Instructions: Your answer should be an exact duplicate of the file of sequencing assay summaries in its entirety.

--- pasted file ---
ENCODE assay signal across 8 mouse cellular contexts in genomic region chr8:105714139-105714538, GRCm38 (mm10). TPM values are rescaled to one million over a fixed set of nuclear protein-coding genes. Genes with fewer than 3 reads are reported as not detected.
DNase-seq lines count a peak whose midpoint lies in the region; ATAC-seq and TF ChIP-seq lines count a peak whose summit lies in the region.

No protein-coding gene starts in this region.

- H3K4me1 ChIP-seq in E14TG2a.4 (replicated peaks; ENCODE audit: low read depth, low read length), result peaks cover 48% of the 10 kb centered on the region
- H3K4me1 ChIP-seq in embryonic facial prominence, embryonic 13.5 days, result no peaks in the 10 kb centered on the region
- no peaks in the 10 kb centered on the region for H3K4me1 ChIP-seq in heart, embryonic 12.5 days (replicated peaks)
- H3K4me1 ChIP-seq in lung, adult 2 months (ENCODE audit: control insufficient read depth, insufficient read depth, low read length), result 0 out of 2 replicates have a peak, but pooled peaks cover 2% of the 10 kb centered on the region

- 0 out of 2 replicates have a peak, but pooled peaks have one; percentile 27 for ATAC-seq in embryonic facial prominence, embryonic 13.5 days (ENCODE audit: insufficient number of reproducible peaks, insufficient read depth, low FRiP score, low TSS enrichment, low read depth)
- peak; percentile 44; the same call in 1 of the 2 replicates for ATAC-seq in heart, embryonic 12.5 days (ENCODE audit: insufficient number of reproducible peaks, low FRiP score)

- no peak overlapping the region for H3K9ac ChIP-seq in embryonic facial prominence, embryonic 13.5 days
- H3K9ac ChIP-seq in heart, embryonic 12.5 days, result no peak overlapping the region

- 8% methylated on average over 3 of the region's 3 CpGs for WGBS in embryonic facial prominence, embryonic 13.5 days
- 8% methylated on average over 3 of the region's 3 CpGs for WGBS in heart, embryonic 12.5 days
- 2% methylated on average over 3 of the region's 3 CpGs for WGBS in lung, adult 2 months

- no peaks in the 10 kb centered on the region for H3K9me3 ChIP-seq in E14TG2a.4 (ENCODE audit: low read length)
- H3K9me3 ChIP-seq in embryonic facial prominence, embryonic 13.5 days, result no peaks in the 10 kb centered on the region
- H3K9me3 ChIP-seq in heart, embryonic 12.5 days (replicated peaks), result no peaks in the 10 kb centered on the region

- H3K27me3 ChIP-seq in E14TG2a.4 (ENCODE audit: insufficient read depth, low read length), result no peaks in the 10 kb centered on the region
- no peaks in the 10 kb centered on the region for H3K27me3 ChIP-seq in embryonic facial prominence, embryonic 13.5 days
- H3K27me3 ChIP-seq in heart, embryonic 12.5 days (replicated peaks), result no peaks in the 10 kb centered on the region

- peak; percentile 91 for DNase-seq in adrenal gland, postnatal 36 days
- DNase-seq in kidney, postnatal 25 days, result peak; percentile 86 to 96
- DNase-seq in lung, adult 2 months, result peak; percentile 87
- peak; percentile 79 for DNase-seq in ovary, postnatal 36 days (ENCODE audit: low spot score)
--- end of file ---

ENCODE assay signal across 8 mouse cellular contexts in genomic region chr8:105714139-105714538, GRCm38 (mm10). TPM values are rescaled to one million over a fixed set of nuclear protein-coding genes. Genes with fewer than 3 reads are reported as not detected.
DNase-seq lines count a peak whose midpoint lies in the region; ATAC-seq and TF ChIP-seq lines count a peak whose summit lies in the region.

No protein-coding gene starts in this region.

- H3K4me1 ChIP-seq in E14TG2a.4 (replicated peaks; ENCODE audit: low read depth, low read length), result peaks cover 48% of the 10 kb centered on the region
- H3K4me1 ChIP-seq in embryonic facial prominence, embryonic 13.5 days, result no peaks in the 10 kb centered on the region
- no peaks in the 10 kb centered on the region for H3K4me1 ChIP-seq in heart, embryonic 12.5 days (replicated peaks)
- H3K4me1 ChIP-seq in lung, adult 2 months (ENCODE audit: control insufficient read depth, insufficient read depth, low read length), result 0 out of 2 replicates have a peak, but pooled peaks cover 2% of the 10 kb centered on the region

- 0 out of 2 replicates have a peak, but pooled peaks have one; percentile 27 for ATAC-seq in embryonic facial prominence, embryonic 13.5 days (ENCODE audit: insufficient number of reproducible peaks, insufficient read depth, low FRiP score, low TSS enrichment, low read depth)
- peak; percentile 44; the same call in 1 of the 2 replicates for ATAC-seq in heart, embryonic 12.5 days (ENCODE audit: insufficient number of reproducible peaks, low FRiP score)

- no peak overlapping the region for H3K9ac ChIP-seq in embryonic facial prominence, embryonic 13.5 days
- H3K9ac ChIP-seq in heart, embryonic 12.5 days, result no peak overlapping the region

- 8% methylated on average over 3 of the region's 3 CpGs for WGBS in embryonic facial prominence, embryonic 13.5 days
- 8% methylated on average over 3 of the region's 3 CpGs for WGBS in heart, embryonic 12.5 days
- 2% methylated on average over 3 of the region's 3 CpGs for WGBS in lung, adult 2 months

- no peaks in the 10 kb centered on the region for H3K9me3 ChIP-seq in E14TG2a.4 (ENCODE audit: low read length)
- H3K9me3 ChIP-seq in embryonic facial prominence, embryonic 13.5 days, result no peaks in the 10 kb centered on the region
- H3K9me3 ChIP-seq in heart, embryonic 12.5 days (replicated peaks), result no peaks in the 10 kb centered on the region

- H3K27me3 ChIP-seq in E14TG2a.4 (ENCODE audit: insufficient read depth, low read length), result no peaks in the 10 kb centered on the region
- no peaks in the 10 kb centered on the region for H3K27me3 ChIP-seq in embryonic facial prominence, embryonic 13.5 days
- H3K27me3 ChIP-seq in heart, embryonic 12.5 days (replicated peaks), result no peaks in the 10 kb centered on the region

- peak; percentile 91 for DNase-seq in adrenal gland, postnatal 36 days
- DNase-seq in kidney, postnatal 25 days, result peak; percentile 86 to 96
- DNase-seq in lung, adult 2 months, result peak; percentile 87
- peak; percentile 79 for DNase-seq in ovary, postnatal 36 days (ENCODE audit: low spot score)